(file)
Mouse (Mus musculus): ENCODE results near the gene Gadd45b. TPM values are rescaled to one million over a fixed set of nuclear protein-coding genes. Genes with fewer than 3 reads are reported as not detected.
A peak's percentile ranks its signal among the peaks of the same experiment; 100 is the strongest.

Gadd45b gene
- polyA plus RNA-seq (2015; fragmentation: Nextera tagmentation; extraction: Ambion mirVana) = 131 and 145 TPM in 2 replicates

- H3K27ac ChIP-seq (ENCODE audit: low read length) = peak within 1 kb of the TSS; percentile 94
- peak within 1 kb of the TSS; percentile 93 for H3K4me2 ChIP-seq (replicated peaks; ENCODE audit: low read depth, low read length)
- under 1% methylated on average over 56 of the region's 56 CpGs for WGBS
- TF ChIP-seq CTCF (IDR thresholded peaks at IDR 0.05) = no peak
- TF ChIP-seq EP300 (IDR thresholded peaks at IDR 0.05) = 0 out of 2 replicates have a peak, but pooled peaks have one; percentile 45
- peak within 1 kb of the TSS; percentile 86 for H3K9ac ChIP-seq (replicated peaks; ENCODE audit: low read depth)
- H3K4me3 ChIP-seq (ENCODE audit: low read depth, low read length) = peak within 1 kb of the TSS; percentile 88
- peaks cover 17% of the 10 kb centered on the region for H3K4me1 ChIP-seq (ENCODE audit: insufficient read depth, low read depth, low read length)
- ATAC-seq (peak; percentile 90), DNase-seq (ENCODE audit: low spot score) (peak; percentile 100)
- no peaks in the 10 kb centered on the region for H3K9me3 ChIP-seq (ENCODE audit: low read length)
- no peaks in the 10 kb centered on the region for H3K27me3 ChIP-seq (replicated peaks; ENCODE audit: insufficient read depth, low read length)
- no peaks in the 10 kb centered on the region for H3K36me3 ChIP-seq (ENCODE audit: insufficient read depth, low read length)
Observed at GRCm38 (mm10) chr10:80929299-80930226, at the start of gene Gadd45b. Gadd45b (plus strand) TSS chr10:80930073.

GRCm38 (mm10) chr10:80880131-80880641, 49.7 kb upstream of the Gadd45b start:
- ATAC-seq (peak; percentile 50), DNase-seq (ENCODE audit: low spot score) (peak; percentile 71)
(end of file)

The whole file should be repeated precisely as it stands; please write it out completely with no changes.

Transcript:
Mouse (Mus musculus): ENCODE results near the gene Gadd45b. TPM values are rescaled to one million over a fixed set of nuclear protein-coding genes. Genes with fewer than 3 reads are reported as not detected.
A peak's percentile ranks its signal among the peaks of the same experiment; 100 is the strongest.

Gadd45b gene
- polyA plus RNA-seq (2015; fragmentation: Nextera tagmentation; extraction: Ambion mirVana) = 131 and 145 TPM in 2 replicates

- H3K27ac ChIP-seq (ENCODE audit: low read length) = peak within 1 kb of the TSS; percentile 94
- peak within 1 kb of the TSS; percentile 93 for H3K4me2 ChIP-seq (replicated peaks; ENCODE audit: low read depth, low read length)
- under 1% methylated on average over 56 of the region's 56 CpGs for WGBS
- TF ChIP-seq CTCF (IDR thresholded peaks at IDR 0.05) = no peak
- TF ChIP-seq EP300 (IDR thresholded peaks at IDR 0.05) = 0 out of 2 replicates have a peak, but pooled peaks have one; percentile 45
- peak within 1 kb of the TSS; percentile 86 for H3K9ac ChIP-seq (replicated peaks; ENCODE audit: low read depth)
- H3K4me3 ChIP-seq (ENCODE audit: low read depth, low read length) = peak within 1 kb of the TSS; percentile 88
- peaks cover 17% of the 10 kb centered on the region for H3K4me1 ChIP-seq (ENCODE audit: insufficient read depth, low read depth, low read length)
- ATAC-seq (peak; percentile 90), DNase-seq (ENCODE audit: low spot score) (peak; percentile 100)
- no peaks in the 10 kb centered on the region for H3K9me3 ChIP-seq (ENCODE audit: low read length)
- no peaks in the 10 kb centered on the region for H3K27me3 ChIP-seq (replicated peaks; ENCODE audit: insufficient read depth, low read length)
- no peaks in the 10 kb centered on the region for H3K36me3 ChIP-seq (ENCODE audit: insufficient read depth, low read length)
Observed at GRCm38 (mm10) chr10:80929299-80930226, at the start of gene Gadd45b. Gadd45b (plus strand) TSS chr10:80930073.

GRCm38 (mm10) chr10:80880131-80880641, 49.7 kb upstream of the Gadd45b start:
- ATAC-seq (peak; percentile 50), DNase-seq (ENCODE audit: low spot score) (peak; percentile 71)